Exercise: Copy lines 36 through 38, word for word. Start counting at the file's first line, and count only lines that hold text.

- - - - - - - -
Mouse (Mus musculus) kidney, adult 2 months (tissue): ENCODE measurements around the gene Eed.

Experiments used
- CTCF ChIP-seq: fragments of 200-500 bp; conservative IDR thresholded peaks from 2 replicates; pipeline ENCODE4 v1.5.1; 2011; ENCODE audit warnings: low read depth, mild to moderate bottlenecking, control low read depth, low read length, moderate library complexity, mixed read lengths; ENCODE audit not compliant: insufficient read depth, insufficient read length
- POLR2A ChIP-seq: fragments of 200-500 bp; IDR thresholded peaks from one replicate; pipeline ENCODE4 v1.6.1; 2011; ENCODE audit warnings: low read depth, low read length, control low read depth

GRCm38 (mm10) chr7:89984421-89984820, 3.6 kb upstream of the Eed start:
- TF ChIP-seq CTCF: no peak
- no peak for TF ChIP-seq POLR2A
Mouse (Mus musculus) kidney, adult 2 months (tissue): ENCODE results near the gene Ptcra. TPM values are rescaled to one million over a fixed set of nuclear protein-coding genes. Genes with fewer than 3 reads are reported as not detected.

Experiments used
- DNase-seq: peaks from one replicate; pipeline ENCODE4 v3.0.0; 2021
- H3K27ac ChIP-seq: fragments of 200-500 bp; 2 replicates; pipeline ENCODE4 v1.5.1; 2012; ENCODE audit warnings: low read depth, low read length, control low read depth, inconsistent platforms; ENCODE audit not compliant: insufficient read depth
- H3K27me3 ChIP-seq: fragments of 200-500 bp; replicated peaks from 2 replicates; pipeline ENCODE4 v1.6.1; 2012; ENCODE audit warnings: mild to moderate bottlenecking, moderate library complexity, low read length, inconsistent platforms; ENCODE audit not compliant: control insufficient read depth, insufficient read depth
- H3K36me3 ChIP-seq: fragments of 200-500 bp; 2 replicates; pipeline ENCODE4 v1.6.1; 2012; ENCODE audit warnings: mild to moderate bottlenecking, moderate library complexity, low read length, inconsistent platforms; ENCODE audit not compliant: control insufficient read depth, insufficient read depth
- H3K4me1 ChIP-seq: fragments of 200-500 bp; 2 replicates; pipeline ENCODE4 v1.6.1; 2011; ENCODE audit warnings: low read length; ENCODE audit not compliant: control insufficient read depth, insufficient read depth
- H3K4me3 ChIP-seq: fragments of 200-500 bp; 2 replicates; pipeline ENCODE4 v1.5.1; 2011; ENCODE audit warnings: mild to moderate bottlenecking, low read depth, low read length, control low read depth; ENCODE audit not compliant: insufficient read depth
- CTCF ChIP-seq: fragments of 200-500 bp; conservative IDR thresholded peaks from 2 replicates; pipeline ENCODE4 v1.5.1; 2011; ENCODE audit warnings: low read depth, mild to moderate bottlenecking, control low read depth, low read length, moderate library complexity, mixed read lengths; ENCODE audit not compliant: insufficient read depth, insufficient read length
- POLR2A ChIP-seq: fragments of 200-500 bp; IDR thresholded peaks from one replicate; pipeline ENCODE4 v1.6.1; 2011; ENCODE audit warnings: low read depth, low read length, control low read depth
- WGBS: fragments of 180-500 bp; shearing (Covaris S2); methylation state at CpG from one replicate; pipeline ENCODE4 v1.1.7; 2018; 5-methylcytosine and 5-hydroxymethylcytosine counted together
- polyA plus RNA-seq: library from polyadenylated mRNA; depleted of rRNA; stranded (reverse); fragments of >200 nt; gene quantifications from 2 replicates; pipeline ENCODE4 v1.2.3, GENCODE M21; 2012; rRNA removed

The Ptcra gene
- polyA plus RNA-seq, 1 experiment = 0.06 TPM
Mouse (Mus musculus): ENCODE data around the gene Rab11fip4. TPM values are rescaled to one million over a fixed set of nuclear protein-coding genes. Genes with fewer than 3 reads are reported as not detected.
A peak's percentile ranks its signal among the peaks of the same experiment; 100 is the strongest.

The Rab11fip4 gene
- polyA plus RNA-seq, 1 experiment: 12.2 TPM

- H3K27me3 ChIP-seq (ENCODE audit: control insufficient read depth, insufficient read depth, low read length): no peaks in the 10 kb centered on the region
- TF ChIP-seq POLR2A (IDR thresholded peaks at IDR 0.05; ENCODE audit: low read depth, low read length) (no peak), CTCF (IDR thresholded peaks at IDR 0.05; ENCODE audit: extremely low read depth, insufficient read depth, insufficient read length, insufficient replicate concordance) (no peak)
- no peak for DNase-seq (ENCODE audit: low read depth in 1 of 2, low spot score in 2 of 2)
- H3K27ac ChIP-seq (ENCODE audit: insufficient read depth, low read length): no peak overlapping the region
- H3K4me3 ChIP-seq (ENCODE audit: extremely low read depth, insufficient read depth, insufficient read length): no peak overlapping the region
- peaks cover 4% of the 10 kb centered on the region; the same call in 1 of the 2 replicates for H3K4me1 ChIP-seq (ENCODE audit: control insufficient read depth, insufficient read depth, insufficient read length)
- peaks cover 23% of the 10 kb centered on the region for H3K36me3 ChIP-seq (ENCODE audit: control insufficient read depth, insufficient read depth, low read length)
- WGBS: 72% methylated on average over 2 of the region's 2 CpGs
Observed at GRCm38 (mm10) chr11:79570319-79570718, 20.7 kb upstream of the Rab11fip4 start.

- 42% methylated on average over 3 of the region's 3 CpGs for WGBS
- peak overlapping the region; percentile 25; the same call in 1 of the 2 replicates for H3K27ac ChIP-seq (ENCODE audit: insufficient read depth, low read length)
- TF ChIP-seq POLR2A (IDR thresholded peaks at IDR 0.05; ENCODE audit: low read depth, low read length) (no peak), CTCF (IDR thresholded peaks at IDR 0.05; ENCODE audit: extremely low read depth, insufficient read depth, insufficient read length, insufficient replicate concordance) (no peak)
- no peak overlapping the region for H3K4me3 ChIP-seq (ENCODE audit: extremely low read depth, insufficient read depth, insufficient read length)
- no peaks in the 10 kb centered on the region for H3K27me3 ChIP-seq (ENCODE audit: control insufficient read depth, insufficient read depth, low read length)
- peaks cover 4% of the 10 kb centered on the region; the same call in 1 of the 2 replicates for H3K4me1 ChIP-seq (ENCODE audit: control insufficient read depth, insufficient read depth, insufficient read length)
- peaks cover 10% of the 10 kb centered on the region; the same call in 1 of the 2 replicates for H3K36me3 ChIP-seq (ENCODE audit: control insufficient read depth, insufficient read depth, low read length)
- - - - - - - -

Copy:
- peak overlapping the region; percentile 25; the same call in 1 of the 2 replicates for H3K27ac ChIP-seq (ENCODE audit: insufficient read depth, low read length)
- TF ChIP-seq POLR2A (IDR thresholded peaks at IDR 0.05; ENCODE audit: low read depth, low read length) (no peak), CTCF (IDR thresholded peaks at IDR 0.05; ENCODE audit: extremely low read depth, insufficient read depth, insufficient read length, insufficient replicate concordance) (no peak)
- no peak overlapping the region for H3K4me3 ChIP-seq (ENCODE audit: extremely low read depth, insufficient read depth, insufficient read length)